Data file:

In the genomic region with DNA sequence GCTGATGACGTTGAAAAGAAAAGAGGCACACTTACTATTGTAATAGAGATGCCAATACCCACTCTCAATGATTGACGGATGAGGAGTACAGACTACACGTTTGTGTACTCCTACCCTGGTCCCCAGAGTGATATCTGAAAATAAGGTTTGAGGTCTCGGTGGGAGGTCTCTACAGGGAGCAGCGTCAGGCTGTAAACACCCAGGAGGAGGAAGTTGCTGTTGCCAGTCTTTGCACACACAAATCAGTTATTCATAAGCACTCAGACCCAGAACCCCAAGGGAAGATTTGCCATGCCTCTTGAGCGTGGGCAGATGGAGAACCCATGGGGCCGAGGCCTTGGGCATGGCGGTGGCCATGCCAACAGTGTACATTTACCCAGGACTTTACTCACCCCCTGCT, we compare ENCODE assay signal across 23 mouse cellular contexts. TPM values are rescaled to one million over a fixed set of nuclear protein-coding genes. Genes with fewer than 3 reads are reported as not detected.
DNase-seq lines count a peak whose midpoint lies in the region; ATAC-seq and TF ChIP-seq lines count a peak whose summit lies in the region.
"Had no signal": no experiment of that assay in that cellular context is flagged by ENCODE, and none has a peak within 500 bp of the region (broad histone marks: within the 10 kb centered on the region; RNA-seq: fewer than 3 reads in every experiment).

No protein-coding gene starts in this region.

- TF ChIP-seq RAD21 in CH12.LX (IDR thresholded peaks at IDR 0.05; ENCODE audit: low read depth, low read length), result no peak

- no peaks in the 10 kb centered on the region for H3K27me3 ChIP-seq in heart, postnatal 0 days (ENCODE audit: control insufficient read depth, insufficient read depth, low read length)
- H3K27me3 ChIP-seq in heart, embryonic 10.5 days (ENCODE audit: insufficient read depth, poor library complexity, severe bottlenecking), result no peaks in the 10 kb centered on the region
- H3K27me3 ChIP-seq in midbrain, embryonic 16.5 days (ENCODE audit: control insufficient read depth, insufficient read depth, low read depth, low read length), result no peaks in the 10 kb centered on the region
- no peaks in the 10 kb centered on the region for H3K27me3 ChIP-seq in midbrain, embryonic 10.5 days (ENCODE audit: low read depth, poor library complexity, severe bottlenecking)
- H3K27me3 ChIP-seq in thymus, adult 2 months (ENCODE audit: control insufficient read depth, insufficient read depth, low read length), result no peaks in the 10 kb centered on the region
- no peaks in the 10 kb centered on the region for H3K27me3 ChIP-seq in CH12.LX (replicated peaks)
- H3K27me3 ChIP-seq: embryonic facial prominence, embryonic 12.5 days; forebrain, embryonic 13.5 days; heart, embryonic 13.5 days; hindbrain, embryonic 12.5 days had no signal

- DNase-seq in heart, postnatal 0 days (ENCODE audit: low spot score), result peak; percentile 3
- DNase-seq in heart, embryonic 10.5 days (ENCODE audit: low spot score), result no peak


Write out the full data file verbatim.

In the genomic region with DNA sequence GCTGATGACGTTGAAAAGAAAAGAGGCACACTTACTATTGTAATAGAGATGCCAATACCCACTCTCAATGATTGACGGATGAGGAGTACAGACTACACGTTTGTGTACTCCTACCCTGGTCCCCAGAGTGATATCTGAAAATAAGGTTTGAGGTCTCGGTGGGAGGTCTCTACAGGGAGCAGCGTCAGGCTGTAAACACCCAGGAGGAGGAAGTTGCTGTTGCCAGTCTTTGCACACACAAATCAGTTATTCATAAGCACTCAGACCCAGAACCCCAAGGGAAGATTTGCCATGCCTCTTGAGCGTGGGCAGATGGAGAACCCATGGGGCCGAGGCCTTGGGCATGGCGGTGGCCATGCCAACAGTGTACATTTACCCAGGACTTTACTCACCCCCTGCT, we compare ENCODE assay signal across 23 mouse cellular contexts. TPM values are rescaled to one million over a fixed set of nuclear protein-coding genes. Genes with fewer than 3 reads are reported as not detected.
DNase-seq lines count a peak whose midpoint lies in the region; ATAC-seq and TF ChIP-seq lines count a peak whose summit lies in the region.
"Had no signal": no experiment of that assay in that cellular context is flagged by ENCODE, and none has a peak within 500 bp of the region (broad histone marks: within the 10 kb centered on the region; RNA-seq: fewer than 3 reads in every experiment).

No protein-coding gene starts in this region.

- TF ChIP-seq RAD21 in CH12.LX (IDR thresholded peaks at IDR 0.05; ENCODE audit: low read depth, low read length), result no peak

- no peaks in the 10 kb centered on the region for H3K27me3 ChIP-seq in heart, postnatal 0 days (ENCODE audit: control insufficient read depth, insufficient read depth, low read length)
- H3K27me3 ChIP-seq in heart, embryonic 10.5 days (ENCODE audit: insufficient read depth, poor library complexity, severe bottlenecking), result no peaks in the 10 kb centered on the region
- H3K27me3 ChIP-seq in midbrain, embryonic 16.5 days (ENCODE audit: control insufficient read depth, insufficient read depth, low read depth, low read length), result no peaks in the 10 kb centered on the region
- no peaks in the 10 kb centered on the region for H3K27me3 ChIP-seq in midbrain, embryonic 10.5 days (ENCODE audit: low read depth, poor library complexity, severe bottlenecking)
- H3K27me3 ChIP-seq in thymus, adult 2 months (ENCODE audit: control insufficient read depth, insufficient read depth, low read length), result no peaks in the 10 kb centered on the region
- no peaks in the 10 kb centered on the region for H3K27me3 ChIP-seq in CH12.LX (replicated peaks)
- H3K27me3 ChIP-seq: embryonic facial prominence, embryonic 12.5 days; forebrain, embryonic 13.5 days; heart, embryonic 13.5 days; hindbrain, embryonic 12.5 days had no signal

- DNase-seq in heart, postnatal 0 days (ENCODE audit: low spot score), result peak; percentile 3
- DNase-seq in heart, embryonic 10.5 days (ENCODE audit: low spot score), result no peak